One of the things I love most about this book is that it doesn’t feel daunting at all. One of the big issues that staff raise with me when I talk about the importance of listening and enabling young people to feel heard is the issue of time. How will we find time to do all that listening when we’re already overstretched and overworked?
It’s a good question – and the answer is that it’s about quality rather than quantity and this book is just the same.
It’s a slim paperback at under 100 pages. It doesn’t feel weighty or scary in your hands. But every page provides down to earth sensible advice that will either reassure or inspire. Often you’ll find yourself thinking ‘of course, why didn’t I think of that?’
Many staff I work with want to support vulnerable pupils but lack the confidence to do so – I think this book will help to bridge the gap and, as its subtitle suggests, help you to know what to say when you don’t know what to say.
The book is clearly written and the contents list helps you to understand exactly what is covered:
- There’s never enough time
- What if I’m not the right person to help?
- As a listener, what exactly am I trying to achieve?
- How do I show that I understand?
- What if I can’t get help?
- What if I get upset myself?
- As a listener, what exactly do I say?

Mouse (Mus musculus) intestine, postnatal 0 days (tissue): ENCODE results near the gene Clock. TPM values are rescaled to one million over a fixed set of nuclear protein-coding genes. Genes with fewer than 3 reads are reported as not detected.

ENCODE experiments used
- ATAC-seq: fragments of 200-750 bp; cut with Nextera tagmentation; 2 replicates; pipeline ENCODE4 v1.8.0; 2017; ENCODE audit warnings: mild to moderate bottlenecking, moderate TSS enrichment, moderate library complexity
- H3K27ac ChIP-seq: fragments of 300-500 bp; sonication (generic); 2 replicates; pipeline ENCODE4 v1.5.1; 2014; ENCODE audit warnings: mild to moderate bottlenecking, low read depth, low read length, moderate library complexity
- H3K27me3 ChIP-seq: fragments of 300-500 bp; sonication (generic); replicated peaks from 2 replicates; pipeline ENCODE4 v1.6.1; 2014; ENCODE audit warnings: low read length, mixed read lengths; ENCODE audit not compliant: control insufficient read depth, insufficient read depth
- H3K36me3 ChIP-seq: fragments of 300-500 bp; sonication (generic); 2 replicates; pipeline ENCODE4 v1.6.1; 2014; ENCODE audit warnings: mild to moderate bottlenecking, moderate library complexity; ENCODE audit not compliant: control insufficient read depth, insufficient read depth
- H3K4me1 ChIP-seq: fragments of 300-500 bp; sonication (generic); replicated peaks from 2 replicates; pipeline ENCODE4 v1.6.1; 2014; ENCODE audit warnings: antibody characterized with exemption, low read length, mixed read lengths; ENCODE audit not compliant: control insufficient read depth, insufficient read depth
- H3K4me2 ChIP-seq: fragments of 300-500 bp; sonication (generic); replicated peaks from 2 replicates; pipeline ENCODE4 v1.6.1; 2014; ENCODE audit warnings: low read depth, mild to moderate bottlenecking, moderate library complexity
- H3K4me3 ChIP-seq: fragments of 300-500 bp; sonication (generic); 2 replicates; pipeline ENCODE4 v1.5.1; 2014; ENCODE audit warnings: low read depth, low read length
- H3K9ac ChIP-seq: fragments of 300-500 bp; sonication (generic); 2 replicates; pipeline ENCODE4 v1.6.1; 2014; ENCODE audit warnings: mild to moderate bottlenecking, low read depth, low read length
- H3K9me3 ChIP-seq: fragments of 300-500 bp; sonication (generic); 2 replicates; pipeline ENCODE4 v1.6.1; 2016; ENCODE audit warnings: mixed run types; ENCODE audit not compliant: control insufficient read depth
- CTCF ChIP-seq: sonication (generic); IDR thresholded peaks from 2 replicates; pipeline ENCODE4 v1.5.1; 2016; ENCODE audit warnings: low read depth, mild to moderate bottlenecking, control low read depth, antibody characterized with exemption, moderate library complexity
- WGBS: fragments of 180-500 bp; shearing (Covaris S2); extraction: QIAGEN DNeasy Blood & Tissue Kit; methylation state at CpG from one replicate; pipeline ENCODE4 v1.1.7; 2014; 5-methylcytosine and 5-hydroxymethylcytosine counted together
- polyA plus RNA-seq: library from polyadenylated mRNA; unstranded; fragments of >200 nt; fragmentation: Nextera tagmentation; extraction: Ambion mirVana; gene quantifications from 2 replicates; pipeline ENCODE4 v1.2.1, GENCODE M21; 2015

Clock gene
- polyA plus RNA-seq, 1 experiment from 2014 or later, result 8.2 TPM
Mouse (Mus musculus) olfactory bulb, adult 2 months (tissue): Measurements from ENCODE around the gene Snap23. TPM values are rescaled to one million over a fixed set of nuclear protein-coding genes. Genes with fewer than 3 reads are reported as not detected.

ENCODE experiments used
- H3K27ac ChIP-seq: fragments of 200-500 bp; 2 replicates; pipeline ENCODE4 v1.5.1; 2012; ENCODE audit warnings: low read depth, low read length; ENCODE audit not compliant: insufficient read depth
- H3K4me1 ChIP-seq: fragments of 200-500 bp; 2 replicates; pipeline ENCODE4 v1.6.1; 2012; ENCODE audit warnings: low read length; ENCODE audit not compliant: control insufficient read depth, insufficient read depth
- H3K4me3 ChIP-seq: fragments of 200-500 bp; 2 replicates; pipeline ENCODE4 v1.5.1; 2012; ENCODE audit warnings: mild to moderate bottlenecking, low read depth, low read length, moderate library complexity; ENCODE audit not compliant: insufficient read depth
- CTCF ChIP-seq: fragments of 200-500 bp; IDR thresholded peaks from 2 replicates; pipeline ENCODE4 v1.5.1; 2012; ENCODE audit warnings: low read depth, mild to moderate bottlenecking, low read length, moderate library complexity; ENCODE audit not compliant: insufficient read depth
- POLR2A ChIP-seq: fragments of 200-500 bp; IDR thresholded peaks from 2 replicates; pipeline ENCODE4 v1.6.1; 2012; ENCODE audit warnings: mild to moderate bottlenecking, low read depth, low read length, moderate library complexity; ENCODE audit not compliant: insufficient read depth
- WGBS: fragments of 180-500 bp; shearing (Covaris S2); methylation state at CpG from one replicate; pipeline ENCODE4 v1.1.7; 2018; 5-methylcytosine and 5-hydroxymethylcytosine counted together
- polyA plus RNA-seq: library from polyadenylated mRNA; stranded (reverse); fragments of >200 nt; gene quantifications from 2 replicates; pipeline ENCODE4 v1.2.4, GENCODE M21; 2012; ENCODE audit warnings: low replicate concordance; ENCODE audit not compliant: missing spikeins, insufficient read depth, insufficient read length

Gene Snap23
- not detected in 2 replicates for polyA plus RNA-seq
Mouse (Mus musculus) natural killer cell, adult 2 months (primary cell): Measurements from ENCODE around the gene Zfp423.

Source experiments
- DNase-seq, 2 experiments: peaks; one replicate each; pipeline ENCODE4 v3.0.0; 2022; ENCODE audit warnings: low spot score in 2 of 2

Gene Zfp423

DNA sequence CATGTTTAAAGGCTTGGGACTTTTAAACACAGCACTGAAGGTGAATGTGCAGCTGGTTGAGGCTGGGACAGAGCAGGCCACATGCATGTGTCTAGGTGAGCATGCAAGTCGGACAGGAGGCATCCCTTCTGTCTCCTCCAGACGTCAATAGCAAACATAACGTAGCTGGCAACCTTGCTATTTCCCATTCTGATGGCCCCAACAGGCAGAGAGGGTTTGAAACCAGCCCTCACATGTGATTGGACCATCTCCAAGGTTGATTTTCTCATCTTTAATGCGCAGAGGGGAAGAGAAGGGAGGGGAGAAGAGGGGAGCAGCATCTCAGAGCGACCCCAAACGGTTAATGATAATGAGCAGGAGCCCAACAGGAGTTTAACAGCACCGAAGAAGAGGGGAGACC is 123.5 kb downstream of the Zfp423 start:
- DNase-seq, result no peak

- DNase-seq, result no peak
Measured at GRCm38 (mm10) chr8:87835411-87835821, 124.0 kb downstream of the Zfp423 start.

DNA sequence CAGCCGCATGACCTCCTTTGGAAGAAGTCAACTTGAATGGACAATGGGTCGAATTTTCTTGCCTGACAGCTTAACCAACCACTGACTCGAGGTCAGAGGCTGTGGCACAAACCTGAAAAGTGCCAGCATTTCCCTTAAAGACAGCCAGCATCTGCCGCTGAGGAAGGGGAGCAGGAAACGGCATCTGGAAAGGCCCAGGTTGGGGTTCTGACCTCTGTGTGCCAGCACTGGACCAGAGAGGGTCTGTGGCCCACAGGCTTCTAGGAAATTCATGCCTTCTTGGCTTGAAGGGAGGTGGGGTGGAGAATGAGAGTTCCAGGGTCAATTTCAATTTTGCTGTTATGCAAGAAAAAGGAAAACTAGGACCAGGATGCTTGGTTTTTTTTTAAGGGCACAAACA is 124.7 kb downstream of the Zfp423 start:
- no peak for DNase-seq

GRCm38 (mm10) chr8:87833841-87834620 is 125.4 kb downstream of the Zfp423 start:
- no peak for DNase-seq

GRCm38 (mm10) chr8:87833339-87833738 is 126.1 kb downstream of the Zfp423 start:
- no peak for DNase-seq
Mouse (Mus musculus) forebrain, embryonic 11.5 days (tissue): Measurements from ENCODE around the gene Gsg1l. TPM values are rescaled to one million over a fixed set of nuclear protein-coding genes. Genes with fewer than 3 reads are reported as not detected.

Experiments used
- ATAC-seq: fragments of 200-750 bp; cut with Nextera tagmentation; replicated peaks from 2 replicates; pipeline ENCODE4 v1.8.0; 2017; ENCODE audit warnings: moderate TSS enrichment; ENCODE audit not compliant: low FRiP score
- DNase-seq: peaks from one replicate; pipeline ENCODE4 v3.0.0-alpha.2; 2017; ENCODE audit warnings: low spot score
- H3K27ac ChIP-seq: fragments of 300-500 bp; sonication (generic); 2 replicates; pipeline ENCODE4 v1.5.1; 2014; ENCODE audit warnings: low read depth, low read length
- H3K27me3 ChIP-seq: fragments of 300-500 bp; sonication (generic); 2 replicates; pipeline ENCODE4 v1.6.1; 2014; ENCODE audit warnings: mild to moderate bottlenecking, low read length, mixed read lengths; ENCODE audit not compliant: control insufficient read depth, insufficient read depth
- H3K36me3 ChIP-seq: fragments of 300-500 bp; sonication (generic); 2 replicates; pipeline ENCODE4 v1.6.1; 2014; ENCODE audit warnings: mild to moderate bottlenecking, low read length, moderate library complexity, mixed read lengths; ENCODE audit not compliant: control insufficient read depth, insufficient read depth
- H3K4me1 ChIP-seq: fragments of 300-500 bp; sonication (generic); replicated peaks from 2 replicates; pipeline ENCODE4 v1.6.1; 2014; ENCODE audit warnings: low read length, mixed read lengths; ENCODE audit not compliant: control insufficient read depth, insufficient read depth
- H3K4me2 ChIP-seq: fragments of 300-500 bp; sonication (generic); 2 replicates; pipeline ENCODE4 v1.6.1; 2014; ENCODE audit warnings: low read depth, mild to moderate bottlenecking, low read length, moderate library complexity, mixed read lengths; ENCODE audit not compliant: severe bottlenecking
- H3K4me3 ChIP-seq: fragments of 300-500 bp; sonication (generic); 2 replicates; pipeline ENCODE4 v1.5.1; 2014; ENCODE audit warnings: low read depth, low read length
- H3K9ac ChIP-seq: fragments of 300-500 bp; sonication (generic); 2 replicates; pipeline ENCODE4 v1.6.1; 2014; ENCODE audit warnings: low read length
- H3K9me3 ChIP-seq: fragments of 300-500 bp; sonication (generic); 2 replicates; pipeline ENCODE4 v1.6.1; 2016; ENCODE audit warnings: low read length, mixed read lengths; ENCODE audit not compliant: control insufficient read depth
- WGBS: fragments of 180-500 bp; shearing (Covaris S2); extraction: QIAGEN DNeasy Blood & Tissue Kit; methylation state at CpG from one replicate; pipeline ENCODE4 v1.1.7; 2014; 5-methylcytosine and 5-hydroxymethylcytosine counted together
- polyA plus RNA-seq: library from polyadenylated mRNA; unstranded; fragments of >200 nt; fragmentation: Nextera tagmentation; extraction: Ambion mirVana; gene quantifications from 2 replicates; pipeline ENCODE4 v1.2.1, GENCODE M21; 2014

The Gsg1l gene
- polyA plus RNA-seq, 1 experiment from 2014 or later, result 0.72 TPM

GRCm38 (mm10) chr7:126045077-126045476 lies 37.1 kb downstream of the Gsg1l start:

- What if someone asks for advice?
- Should I talk about my own experiences?
- Is it okay to hug a person?
- What if I don’t like someone?
- What if they get angry with me?
- What if someone doesn’t want to talk?
- What if the can’t say what they feel?
- What about confidentiality?
- What if someone just wants attention
- What if they’re really clingy?
- Who are struggling with family relationships
- Who need to talk about death
- Who are stubborn
- Who talk of suicide
- What lack self-esteem
- Who are angry
- Who are being bullied
- Who say they’re depressed
- Who self-harm
- Who want to talk about sex
- Who can’t see the point of life
- Who don’t care about anything
Conversations that can’t be avoided:
- With students
- With parents
- With colleagues
Who listens to the listeners?
I’d recommend “Essential Listening Skills for Busy School Staff” to anyone working with young people (and not just in schools) who wants to improve their ability and capacity to listen in a meaningful way, and especially to those who are anxious about doing or saying the wrong thing. This book is packed with sensible advice, reassurance and ideas.
Extract – as a listener, what exactly am I trying to achieve?
The book is available for £10.99 from Jessica Kingsley publishers – you’ll get a 10% discount if you quote MHA